You know you can deduct some medical expenses from federal income taxes, but you don’t know the details. Are health insurance premiums tax deductible 2016?

Medical bills can be a huge expense, so the Internal Revenue Service gives people a break so they can get some of that money back. According to the latest available Internal Revenue Service statistics, approximately 10.2 million US households have deducted a total of $ 85.3 billion in medical expenses in their 2012 federal tax returns. Many Americans can also make similar state tax deductions.

Who qualifies for treatment deductions?

The internal revenue code has two large rules that can severely limit who really qualifies for exemption from medical expenses:

  • In general, you must calculate the deductions on Form A 1040 instead of taking the “standard deduction” if you want to take a break in medical expenses. If what you plan to deduct for everything (from medical bills to mortgage interest) is less than the standard deduction (USD 6,400 for singles and USD 12,600 for married partners in 2015), There is no point in specifying.
  • Most taxpayers can only deduct acceptable medical expenses that exceed 10 percent of “Adjusted Gross Income” (AGI). This is the amount you earn in a given year from wages, investments and other sources, less what you paid for alimony, interest on student loans, and a few other things. So, if a marriage has USD 100,000 AGI and USD 10,500 eligible medical expenses, they can only deduct USD 500 – USD 10,500 minus USD 10,000 (10 percent of their USD 100,000 AGI). Note: In 2015 and 2016, seniors aged 65 or over may deduct any medical expenses above 7.5% AGI.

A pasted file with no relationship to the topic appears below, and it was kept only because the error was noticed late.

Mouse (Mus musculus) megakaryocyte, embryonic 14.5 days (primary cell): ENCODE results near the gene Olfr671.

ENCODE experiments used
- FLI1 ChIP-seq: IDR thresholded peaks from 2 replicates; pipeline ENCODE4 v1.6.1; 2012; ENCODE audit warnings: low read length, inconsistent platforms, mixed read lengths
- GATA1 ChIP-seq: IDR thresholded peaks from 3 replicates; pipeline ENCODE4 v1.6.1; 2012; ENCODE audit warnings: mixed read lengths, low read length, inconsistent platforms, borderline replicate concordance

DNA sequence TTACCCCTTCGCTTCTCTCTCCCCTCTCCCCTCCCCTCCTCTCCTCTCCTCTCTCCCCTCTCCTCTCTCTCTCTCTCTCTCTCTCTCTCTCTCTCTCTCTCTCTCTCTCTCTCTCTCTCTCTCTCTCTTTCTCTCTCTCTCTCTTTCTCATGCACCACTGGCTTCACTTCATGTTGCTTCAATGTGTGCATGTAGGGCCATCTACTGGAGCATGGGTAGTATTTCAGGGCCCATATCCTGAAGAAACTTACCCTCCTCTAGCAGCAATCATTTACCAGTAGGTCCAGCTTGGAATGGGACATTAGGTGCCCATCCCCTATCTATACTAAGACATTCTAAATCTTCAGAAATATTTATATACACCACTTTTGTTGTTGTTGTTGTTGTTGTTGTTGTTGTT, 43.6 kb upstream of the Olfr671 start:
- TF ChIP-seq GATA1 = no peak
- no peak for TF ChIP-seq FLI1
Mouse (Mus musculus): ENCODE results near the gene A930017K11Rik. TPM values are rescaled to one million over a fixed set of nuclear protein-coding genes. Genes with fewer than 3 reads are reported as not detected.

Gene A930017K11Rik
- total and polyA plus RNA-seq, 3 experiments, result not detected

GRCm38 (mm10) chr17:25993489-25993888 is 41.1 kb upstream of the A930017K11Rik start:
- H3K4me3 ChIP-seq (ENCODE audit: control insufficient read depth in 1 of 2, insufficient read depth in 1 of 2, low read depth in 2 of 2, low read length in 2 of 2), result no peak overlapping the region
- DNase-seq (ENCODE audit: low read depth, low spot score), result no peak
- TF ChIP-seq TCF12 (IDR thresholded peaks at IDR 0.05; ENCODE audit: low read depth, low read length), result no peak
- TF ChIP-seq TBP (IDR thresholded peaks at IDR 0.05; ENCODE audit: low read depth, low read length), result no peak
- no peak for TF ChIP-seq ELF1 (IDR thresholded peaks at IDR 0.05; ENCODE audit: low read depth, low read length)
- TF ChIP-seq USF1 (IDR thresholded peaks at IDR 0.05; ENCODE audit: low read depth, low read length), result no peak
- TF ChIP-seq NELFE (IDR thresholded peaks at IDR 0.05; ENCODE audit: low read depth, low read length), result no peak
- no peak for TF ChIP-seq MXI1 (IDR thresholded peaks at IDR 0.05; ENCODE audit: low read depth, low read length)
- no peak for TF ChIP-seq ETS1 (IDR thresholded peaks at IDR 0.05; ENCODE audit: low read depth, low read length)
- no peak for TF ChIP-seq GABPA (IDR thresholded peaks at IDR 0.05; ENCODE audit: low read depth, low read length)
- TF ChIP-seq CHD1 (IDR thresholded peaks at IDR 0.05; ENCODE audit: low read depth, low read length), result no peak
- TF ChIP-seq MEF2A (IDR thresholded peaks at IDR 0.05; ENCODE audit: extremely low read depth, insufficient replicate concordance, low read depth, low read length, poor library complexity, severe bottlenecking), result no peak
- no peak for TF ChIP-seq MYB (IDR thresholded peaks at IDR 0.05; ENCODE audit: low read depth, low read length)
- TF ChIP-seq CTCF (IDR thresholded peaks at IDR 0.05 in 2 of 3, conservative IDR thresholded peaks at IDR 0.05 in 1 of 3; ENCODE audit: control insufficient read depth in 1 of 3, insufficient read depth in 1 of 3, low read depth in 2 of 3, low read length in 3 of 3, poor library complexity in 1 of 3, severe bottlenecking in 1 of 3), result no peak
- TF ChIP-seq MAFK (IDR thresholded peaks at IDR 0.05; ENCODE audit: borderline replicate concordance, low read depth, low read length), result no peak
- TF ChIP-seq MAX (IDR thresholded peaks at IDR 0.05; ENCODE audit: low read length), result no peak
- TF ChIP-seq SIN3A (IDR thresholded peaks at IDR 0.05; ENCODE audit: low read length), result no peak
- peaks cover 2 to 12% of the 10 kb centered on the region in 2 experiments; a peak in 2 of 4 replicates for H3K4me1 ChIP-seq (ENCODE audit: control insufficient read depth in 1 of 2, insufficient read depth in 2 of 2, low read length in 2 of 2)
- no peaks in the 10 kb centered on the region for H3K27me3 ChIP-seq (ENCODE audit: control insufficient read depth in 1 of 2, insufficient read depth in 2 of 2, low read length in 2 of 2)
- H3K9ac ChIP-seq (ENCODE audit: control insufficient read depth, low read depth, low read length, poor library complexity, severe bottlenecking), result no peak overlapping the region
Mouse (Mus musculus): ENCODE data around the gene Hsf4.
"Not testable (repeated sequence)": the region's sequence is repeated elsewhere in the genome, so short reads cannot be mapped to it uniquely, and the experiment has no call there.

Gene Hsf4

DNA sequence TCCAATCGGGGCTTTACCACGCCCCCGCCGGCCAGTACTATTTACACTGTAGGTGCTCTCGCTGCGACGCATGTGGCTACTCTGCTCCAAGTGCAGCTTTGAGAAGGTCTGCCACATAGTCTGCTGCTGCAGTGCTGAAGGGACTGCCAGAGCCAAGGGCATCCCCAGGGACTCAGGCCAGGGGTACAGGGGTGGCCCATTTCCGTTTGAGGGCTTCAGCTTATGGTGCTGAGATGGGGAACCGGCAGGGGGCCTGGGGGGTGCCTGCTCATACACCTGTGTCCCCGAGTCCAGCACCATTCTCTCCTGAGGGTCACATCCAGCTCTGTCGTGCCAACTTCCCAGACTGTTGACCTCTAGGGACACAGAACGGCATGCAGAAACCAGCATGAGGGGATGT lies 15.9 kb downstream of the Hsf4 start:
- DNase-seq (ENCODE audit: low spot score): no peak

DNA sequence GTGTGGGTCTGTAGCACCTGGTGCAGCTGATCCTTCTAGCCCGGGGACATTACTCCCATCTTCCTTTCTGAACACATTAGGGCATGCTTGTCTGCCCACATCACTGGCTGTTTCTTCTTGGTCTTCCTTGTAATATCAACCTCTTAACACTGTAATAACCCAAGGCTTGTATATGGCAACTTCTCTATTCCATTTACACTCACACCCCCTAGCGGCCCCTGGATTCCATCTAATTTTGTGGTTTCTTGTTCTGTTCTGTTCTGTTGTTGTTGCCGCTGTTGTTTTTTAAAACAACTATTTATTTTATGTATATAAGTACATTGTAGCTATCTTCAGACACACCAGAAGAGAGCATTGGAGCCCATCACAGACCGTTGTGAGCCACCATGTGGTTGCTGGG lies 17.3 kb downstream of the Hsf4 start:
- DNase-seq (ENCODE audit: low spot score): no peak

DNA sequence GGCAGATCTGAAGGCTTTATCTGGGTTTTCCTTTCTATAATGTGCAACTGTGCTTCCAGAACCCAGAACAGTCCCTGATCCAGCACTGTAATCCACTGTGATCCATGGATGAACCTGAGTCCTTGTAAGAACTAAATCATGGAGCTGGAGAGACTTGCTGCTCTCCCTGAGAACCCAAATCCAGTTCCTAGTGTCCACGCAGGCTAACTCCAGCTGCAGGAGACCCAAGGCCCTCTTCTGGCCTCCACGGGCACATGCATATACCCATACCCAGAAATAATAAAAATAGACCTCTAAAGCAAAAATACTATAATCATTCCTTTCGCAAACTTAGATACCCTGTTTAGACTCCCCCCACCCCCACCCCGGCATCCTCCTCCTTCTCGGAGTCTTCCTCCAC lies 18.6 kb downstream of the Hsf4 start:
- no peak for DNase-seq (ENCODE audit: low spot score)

The only taxpayers who pass both tests are usually those who bear extremely high costs of treatment in relation to income. Often these are only the elderly, the unemployed, people on low incomes or people with high medical bills due to serious illness, in vitro fertilization or childbirth.

Are health insurance premiums tax deductible 2016?

Tax deduction and pre-tax remuneration

Employees who pay for health insurance in dollars before tax through deductions from the payroll are not entitled to continue deducting the same expenses. Check your payslips if you are unsure how you pay for the insurance available from your employer. You use dollars before tax if your insurance deductions are made before your employer calculates your tax deduction.

This is not necessarily a bad thing. Paying for health insurance as a pre-tax deduction is actually more beneficial and will probably save you more money than deducting your deducted medical expenses. Pre-tax health benefits reduce your taxable salary, and the income tax, social security, and Medicare tax you have to pay is a percentage of that taxable salary.


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